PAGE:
The Edsel has passed into popular modern mythology as the ultimate in corporate blunders. It was a marque pitched by Ford at the lower medium market sector, between the much bigger Fords and the budget Mercury models. By the time it was launched, the market was in a slump, buyers were looking for smaller cars and the Edsel, the wrong car at wrong time, became an unfortunate victim of its own massive type. Forecasting 200,000 sales in the first year, Ford claimed that the new car, named after the dead son of Henry Ford, had cost #250 million to develop. When only 62,000 buyers were tempted, critics blamed the styling, with its unusual vertical grille. In fact, the Edsel was reasonably restrained by the excessive standards of the period, its fins well clipped with a clean side profile. Spanning 15 separate models, the Edsel was actually something of a separate Ford division, with saloon, convertible and station wagon bodies on the same ultra conventional floor pan. As usual with Ford at the time, there were six cylinder and V8 engine options, ranging in output from 145 bhp to 345 bhp, with three speed manual and automatic transmission versions.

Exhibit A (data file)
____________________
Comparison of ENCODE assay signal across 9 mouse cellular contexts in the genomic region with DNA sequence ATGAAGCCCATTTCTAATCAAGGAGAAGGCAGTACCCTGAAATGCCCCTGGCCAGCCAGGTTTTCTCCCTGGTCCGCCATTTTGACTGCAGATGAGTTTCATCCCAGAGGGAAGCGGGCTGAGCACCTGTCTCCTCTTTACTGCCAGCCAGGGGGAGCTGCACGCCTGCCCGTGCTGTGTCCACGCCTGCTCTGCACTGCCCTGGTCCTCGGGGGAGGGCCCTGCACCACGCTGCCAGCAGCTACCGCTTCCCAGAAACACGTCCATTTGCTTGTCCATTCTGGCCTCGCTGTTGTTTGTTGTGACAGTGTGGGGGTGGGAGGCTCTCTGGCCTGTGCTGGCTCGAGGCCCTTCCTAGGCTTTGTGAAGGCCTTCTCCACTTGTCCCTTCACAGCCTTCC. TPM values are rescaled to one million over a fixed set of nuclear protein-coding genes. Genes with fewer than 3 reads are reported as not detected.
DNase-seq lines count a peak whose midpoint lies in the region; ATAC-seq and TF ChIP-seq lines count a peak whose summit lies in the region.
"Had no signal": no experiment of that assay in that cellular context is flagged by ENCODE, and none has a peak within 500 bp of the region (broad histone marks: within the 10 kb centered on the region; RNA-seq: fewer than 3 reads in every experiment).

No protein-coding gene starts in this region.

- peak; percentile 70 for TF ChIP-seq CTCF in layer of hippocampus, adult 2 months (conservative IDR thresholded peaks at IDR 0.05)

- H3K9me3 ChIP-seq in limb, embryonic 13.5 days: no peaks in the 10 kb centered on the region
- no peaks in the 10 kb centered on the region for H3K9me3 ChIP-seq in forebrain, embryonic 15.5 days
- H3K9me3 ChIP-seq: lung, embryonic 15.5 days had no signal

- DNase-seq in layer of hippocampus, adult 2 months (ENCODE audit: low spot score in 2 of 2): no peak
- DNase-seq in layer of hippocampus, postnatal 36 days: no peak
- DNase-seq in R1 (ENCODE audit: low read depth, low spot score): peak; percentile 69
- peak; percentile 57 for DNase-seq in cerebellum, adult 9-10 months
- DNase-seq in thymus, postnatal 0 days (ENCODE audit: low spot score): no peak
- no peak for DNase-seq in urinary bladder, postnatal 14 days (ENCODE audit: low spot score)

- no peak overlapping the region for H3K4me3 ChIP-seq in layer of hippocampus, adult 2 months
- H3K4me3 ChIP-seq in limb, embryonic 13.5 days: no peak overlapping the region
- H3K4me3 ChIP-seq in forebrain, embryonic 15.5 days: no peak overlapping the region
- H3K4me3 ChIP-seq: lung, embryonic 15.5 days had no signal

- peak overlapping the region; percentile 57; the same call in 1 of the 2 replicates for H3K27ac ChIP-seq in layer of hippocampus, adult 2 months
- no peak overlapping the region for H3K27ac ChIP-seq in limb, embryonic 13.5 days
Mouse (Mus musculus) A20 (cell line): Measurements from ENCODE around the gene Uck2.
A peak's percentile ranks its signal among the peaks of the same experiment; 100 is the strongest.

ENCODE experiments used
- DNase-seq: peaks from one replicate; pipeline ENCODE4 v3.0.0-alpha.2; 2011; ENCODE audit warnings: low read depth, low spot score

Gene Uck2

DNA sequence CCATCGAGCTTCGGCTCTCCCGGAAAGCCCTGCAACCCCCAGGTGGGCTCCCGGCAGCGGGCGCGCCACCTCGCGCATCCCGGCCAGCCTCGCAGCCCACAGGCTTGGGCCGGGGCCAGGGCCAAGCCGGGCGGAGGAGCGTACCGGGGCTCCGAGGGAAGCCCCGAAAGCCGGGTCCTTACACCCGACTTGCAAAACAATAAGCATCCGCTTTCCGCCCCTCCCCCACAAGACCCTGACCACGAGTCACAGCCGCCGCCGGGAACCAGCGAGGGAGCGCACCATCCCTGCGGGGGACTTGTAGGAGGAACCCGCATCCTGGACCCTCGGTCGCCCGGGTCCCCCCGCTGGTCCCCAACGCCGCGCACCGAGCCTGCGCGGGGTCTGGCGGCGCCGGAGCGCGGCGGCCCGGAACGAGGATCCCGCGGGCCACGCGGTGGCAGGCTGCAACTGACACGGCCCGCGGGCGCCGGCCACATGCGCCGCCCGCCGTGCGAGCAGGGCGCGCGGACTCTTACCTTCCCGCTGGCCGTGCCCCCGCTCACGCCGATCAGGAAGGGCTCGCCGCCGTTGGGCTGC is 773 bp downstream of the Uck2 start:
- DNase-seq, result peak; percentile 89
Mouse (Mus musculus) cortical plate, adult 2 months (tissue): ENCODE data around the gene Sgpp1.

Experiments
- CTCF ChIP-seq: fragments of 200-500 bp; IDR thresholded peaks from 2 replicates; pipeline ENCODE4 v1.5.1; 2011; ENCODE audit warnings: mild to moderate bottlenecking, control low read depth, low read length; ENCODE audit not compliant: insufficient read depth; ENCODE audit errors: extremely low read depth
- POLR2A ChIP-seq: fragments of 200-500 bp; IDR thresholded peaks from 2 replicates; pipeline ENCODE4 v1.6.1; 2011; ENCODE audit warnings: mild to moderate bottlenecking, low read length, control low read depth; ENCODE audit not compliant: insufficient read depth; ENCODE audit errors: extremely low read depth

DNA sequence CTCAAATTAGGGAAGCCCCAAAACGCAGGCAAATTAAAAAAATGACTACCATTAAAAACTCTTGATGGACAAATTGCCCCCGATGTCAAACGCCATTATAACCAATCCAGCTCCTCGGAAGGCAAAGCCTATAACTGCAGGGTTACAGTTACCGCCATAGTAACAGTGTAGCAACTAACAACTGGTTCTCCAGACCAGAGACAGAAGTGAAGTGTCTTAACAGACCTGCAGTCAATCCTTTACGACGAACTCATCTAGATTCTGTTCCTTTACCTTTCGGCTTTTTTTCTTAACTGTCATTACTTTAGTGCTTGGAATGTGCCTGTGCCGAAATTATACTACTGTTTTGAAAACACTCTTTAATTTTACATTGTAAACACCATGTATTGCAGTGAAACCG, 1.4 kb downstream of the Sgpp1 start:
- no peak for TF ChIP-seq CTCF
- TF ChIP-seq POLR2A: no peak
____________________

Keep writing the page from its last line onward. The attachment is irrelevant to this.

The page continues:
There was a mid restyle for 1959, when Ford bosses tried to arrest dramatically falling sales. A totally new shall in a much reduced line up followed for the 1960 model year. In fact, the Edsel line was dead by the end of 1960, cancelled due to lack of interest. The ill omened name came to represent just how badly motor manufactures could misjudge the marketplace and a car’s appeal to the public.